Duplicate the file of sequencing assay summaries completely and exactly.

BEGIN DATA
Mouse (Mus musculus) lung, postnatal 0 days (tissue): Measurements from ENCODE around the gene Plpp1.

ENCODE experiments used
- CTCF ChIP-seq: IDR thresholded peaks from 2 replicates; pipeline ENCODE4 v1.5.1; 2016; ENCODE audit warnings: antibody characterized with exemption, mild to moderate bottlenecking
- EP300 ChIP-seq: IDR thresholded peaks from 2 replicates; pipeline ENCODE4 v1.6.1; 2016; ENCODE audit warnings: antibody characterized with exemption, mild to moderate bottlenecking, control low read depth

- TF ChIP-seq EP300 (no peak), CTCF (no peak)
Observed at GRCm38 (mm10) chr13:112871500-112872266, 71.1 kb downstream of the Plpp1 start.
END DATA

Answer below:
Mouse (Mus musculus) lung, postnatal 0 days (tissue): Measurements from ENCODE around the gene Plpp1.

ENCODE experiments used
- CTCF ChIP-seq: IDR thresholded peaks from 2 replicates; pipeline ENCODE4 v1.5.1; 2016; ENCODE audit warnings: antibody characterized with exemption, mild to moderate bottlenecking
- EP300 ChIP-seq: IDR thresholded peaks from 2 replicates; pipeline ENCODE4 v1.6.1; 2016; ENCODE audit warnings: antibody characterized with exemption, mild to moderate bottlenecking, control low read depth

- TF ChIP-seq EP300 (no peak), CTCF (no peak)
Observed at GRCm38 (mm10) chr13:112871500-112872266, 71.1 kb downstream of the Plpp1 start.